Renewal pruning is the absolute best way to rejuvenate older, overgrown shrubs, and also the best tool for maintaining healthy shrubs! This version of a plant ‘buzz cut’ is a much-needed refresher and a very important chore for maintaining and revitalizing a tired, old, overgrown plant!
Maybe your Lilac is simply old and overgrown and you really need to rejuvenate it. Maybe you just moved into a new home and have a hedge of overgrown, forgotten Forsythias, or a single Rose bush that has become sparse and leggy. Even a consistently sheared foundation row of Evergreens can start to look less stellar as each year passes. It’s time to break out those pruners!
Here’s how to properly give your plant a reboot and not end up with the plant version of the bowl cut!
The key to a successful renewal is to cut out the oldest stems about every third year. Simply cutting out the oldest, fattest stems of an overgrown shrub, allows for younger, thinner stems to remain in place to flower and fruit. This will keep the growth in balance and maintain the best flowering and fruiting all while keeping the natural shape and size of the shrub!
By removing older, diseased, neglected, damaged, and/or less productive stems, you make room for younger and more vigorous ones. You open up the plants with better air circulation and stimulate better flowering and fruiting. Cleaning out the interior of a plant eliminates the ‘rats nest’ of any build-up of dead leaves, trash, broken twigs, and branches, and removes hiding spots for disease, fungus, and insects.
Regular renewal pruning keeps the plants looking their best. Even the more severe rejuvenation can save you thousands of dollars from having the older shrubs taken out and replaced! By thinning out old shrubs, you can bring them back to life with just a few easy steps.
But the timing of your pruning is the key to success!
Many early spring flowering plants have already formed their flowers on the growth from last year (on old wood), so pruning at the wrong time will eliminate those flowers for this spring. So if you want to enjoy the blooms first and then cut out the oldest stems you may.
If an unavoidable spring renewal pruning is necessary, and it is a spring-flowering shrub, please know that your shrub will not flower the year that you prune it. It’s just not possible for it to regrow that quickly and produce flowers. But by the following year, the flowers should be abundant.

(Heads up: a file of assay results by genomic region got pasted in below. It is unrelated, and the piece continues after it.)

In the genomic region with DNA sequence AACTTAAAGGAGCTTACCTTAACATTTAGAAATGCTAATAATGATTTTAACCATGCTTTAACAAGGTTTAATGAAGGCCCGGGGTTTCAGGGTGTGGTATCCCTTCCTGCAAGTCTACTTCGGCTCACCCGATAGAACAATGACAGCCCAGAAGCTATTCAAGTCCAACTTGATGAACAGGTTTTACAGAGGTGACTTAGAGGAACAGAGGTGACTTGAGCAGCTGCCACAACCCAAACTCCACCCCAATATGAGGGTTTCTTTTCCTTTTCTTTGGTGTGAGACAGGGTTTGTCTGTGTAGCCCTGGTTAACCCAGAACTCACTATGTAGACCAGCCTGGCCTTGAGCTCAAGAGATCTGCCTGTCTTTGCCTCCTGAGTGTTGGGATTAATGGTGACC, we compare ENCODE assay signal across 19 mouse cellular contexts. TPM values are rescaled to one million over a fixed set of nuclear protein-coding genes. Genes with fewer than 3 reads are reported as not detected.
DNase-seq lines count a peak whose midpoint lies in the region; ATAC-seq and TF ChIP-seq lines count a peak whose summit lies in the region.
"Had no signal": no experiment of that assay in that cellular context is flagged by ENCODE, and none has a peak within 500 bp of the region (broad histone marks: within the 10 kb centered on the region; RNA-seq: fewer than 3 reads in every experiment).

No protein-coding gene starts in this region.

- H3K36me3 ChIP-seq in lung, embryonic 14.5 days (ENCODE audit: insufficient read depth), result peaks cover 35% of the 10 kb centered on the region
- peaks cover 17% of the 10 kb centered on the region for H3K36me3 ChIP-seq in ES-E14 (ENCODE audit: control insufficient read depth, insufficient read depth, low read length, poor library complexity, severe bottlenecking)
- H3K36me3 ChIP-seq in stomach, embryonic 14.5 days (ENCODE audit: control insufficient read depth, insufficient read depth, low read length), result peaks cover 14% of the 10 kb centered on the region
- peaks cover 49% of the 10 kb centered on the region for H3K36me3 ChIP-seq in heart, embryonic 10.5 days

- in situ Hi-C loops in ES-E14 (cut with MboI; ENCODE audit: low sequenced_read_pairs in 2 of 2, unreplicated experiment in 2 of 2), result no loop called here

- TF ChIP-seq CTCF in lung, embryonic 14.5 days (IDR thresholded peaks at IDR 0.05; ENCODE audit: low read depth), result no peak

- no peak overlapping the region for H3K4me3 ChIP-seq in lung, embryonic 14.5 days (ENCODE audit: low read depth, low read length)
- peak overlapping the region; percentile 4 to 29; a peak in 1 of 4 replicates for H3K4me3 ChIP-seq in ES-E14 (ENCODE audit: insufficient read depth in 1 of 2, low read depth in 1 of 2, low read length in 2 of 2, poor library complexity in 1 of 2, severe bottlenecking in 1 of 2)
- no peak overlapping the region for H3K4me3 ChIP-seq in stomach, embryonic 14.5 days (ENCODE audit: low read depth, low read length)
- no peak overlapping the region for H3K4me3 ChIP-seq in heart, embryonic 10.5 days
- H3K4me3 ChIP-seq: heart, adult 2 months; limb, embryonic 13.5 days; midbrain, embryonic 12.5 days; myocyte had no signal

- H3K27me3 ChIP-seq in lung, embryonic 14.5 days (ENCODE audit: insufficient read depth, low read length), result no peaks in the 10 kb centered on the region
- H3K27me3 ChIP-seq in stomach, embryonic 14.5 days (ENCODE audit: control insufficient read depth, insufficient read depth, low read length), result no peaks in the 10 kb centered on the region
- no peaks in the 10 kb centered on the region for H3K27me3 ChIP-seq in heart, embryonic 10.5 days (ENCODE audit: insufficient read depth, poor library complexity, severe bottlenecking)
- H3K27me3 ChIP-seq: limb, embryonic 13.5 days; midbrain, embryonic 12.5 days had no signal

Other shrubs that bloom on new wood like many of the smaller Spiraeas, Butterfly Bush, Diervilla, Caryoptereis, Shrub and Hybrid Roses, or Crape Myrtles can simply be cut down in late winter or early spring and new flowers will develop on the new growth each year.
Dormant plants are also easier to prune because you can see the branching without the leaves in the way. Larger, older selections can be hard pruned by removing the oldest stems out to the ground in the winter, leaving the slender, smaller stems to take over. Because you are removing the entire branch to the ground, there is no worry about missing out on that year's flowers or fruit.
For reblooming varieties like some Bloomerang Lilacs, Encore Azaleas and Reblooming Weigela, it is recommended Renewal prune right after the first flush of flowers for best results.
Renewal pruning techniques help promote bushier growth closer to the ground of older Broadleaf Evergreens such as Boxwood, Holly, Euonymus, and evergreen Viburnums. This also helps remove winter dieback and injury while encouraging new growth from within to produce a fuller plant. These plants do benefit from a yearly cleaning out of their interiors where dead needles and branches collect, crowding and shading out the interior - leading to insect, disease and moisture issues from the lack of sunlight and air circulation.
Evergreens are typically not candidates for renewal pruning. Instead plants like Japanese Yews, Arborvitae shrubs, Spreading Junipers, and Boxwood can all be pruned by heading back the longest stems back into the body of the plant (to where there is still foliage) - but never cutting them off at the ground level or they will not regrow from those cut stems without foliage on them.
Any specific pruning questions can be directed to our customer service team for help or check out that plant’s #ProPlantTips For Care on its Product Page.
Tools of the Trade
Protect yourself and save yourself some time with these tips:
Give your newly pruned shrubs a little TLC to help them recover the very best!
Water the plant well when needed using the finger test method that entire growing season. Continue right through their first winter if applicable. Provide a nice 3-4 inch layer of Arborist mulch over the root zone of the plant, covering the entire drip line area.
Keep high-nitrogen lawn fertilizer away from your flowering shrub, but instead, use one of our balanced fertilizers formulated for flowering shrubs (only when needed) as an early spring application.
Like a makeover, a Mani/Pedi, or a fresh new haircut, we all walk out of the salon feeling like a million bucks! You can update your ornamental shrubs with a smart renewal pruning job which can transform your landscape overnight. You will extend your plant's life, and enhance its health, beauty, and form - and save yourself a lot of money by not having to remove and replace the plants with Renewal Pruning! Then check out more information about Pruning
here! So do some warm-up stretches, grab a helper and get your shrubs looking and feeling young again with the help of Nature Hills Nursery!